ISRAEL: Dubai job re-raises concerns over biometrics
The Dubai affair has had its eyebrow-raising moments, like the Twitter accident (since un-tweeted) and the latest trends in spy wear. But it's also re-raising concerns about the possible next phase in smart identification: biometrics.
Intelligence agencies in false mustaches could soon be outsmarted by systems using biometric information to provide categorically positive IDs.
Phony IDs are used by the underage crowd to acquire beer as well as in the perpetration of scams, espionage and terrorism. Israel says it has about 350,000 fakes floating around, costing the country the equivalent of hundreds of millions of dollars. Financial scams are expensive; terrorism costs lives. A few years ago, Israeli authorities started pushing for smart, un-fake-able IDs with foolproof information -- and also a national biometric database.
A group called NO2BIO campaigned against the biometric-database bill; among other actions, they mooned cameras outside the house of then-Interior Minister Meir Sheetrit in the wee hours, showing privacy goes both ways.
Israel's low-tech population database is already on the Web. But leaked biometrics such as facial features could allow anyone with a grudge and software (and maybe a gun) to pick out Israelis -- average Joes and high-ranking officials -- from a crowd in an airport or downtown rush hour anywhere in the world. It's universal jurisdiction on speed.
Avi Dichter, legislator and former head of Israel's General Security Service (GSS), says Israel secures far more sensitive databases. Government minister and lawmaker Michael Eitan says a biometric database is like a nuclear reactor that nobody needs -- and heaven help everyone if it leaks.
Protests and warnings from information security experts led the government to reconsider halfway through legislation and announce a two-year pilot program on a voluntary basis instead. The Justice Ministry is already mulling legislation banning private biometric databases too.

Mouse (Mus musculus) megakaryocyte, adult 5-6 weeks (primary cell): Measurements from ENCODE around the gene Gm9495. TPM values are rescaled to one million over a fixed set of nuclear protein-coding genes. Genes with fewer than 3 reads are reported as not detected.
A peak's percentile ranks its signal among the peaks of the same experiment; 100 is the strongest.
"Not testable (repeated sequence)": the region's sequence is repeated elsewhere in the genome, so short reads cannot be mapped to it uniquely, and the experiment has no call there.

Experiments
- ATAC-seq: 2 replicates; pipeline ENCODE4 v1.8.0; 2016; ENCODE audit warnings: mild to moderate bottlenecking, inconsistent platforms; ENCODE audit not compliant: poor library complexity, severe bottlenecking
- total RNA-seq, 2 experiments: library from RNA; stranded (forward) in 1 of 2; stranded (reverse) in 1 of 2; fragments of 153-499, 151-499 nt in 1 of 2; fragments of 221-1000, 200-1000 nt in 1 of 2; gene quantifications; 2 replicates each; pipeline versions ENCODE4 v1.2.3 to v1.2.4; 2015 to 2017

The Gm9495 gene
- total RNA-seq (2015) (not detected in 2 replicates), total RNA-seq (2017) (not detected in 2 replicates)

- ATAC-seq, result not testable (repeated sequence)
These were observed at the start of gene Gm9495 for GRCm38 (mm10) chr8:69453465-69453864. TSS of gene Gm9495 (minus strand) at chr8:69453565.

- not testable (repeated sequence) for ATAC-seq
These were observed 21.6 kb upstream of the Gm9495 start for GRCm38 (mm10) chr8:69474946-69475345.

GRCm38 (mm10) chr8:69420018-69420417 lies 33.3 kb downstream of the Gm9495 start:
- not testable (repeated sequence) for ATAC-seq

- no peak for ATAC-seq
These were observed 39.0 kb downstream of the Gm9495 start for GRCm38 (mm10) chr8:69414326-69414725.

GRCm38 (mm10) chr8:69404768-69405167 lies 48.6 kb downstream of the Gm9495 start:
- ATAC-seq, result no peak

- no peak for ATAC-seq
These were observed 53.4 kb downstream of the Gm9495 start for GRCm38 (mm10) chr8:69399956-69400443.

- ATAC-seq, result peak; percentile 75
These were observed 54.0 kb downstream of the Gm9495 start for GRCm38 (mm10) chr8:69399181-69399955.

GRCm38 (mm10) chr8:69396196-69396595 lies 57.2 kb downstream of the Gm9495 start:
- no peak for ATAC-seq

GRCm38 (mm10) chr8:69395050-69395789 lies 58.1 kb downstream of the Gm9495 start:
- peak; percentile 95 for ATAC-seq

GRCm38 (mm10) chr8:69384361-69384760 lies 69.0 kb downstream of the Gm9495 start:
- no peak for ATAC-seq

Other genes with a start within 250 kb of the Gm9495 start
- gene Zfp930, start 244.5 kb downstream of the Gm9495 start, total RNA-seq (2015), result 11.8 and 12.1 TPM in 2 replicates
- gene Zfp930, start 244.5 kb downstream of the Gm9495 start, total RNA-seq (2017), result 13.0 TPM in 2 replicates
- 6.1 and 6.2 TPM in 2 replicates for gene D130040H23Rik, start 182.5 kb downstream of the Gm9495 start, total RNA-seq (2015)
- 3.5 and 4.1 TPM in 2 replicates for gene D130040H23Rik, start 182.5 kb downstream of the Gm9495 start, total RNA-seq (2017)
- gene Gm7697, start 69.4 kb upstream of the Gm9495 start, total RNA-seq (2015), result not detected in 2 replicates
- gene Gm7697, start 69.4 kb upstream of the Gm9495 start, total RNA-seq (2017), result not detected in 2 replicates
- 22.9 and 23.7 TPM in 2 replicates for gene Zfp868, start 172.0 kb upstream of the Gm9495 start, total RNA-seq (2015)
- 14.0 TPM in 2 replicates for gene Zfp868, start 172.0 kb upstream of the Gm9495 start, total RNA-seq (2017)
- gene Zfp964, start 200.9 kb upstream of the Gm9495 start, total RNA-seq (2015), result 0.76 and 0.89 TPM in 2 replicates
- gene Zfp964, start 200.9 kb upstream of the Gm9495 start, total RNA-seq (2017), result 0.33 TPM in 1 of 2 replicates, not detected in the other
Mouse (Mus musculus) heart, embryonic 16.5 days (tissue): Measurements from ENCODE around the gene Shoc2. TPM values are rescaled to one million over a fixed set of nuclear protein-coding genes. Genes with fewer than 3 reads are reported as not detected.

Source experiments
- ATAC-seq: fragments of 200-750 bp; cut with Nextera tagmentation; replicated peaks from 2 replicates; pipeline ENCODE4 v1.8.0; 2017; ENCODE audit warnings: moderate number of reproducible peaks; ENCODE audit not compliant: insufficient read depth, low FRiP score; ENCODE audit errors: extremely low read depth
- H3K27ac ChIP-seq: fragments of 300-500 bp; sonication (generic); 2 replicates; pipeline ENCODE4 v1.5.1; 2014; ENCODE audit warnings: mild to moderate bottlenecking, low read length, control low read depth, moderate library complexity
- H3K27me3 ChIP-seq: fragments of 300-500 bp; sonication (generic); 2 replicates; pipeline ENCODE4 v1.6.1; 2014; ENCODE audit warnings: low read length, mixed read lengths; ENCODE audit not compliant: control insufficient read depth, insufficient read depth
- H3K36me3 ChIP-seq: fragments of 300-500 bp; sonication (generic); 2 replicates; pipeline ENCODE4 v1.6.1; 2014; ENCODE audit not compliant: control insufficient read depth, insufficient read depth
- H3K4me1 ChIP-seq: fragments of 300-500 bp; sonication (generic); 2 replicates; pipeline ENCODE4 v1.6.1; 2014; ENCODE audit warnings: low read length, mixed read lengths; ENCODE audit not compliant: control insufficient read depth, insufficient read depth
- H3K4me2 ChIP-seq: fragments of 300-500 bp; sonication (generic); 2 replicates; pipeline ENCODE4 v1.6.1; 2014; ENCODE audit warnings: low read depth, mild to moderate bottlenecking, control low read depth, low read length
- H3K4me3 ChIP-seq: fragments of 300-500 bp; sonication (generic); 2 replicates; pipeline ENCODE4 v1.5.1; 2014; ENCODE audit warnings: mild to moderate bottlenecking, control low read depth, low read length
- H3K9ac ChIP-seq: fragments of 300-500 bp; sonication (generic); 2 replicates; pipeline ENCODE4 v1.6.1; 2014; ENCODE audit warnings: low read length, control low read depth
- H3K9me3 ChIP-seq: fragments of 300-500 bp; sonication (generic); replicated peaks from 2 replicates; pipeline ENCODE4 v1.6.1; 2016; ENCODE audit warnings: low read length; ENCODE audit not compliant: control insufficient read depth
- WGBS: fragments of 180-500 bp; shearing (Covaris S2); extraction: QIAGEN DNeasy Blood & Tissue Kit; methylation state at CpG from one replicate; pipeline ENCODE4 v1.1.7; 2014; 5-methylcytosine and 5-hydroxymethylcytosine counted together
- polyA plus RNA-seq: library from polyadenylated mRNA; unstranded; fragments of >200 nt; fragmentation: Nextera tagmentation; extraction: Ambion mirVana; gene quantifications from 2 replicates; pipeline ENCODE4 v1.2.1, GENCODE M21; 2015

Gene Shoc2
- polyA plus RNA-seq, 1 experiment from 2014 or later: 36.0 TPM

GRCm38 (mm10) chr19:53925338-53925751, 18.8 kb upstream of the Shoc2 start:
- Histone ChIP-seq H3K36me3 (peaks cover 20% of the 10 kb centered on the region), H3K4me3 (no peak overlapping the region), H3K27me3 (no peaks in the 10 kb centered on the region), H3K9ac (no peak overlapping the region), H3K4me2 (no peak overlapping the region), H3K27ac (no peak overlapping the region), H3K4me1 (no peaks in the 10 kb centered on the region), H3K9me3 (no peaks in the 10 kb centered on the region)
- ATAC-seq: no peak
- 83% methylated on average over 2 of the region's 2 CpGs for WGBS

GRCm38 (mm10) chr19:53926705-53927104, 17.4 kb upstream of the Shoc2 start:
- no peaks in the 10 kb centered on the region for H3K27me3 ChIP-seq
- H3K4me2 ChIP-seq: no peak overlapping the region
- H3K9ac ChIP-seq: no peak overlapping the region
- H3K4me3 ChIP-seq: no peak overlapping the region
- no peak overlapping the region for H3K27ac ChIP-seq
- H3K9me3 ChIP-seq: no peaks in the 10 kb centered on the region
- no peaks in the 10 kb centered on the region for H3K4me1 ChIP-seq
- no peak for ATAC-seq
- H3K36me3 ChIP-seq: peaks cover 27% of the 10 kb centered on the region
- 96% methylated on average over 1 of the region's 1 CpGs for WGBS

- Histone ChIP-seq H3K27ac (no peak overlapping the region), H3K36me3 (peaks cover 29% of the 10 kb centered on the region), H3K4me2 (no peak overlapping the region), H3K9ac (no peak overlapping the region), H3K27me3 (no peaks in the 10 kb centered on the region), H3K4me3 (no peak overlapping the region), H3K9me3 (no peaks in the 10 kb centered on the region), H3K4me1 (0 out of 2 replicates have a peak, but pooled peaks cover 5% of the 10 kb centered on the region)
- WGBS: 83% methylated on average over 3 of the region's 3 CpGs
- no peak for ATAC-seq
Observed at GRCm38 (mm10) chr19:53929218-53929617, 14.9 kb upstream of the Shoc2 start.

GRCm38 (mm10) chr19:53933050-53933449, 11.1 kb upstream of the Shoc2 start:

Biometric identification is bad for bad guys but also for the guys who are after them. Agents will have to find new ways to cross borders when the world goes biometric and disguises won't fool programs measuring distances between points on a person's face. One report said Dubai would give Interpol retinal scans of the suspected assassins, but Israeli experts were dubious.
Future operations will be higher tech and higher risk. Meanwhile, Michael Bodenheimer, an Israeli Torah scholar, continues to explain that it's someone else who applied for that (genuine) German passport in his name. And who paid for the tickets bought with those credit cards is still unknown.
Yossi Melman writes in Haaretz that the Dubai assassination was probably one of the last of its kind. Advanced technologies and biometrics will change the rules and, paradoxically, wind up hurting intelligence agencies, particularly Mossad, which is widely believed to have assassinations in its DNA and uses actual agents to carry them out, he writes.
If Mossad chief Meir Dagan and his like really are Superman, then it seems someone left some stuff in the phone booth while changing -- and lots of people want to know whose stuff it is. Israel already got in trouble when a bunch of British passports for use by Mossad agents were found in an actual phone booth in Bonn in 1987. With biometrics knocking on the door, Superman is going to have to find a new costume -- or maybe a new job altogether.
-- Batsheva Sobelman in Jerusalem
Photo: Human retina, now being increasingly scanned in biometric identity checks. Credit: Texas State University website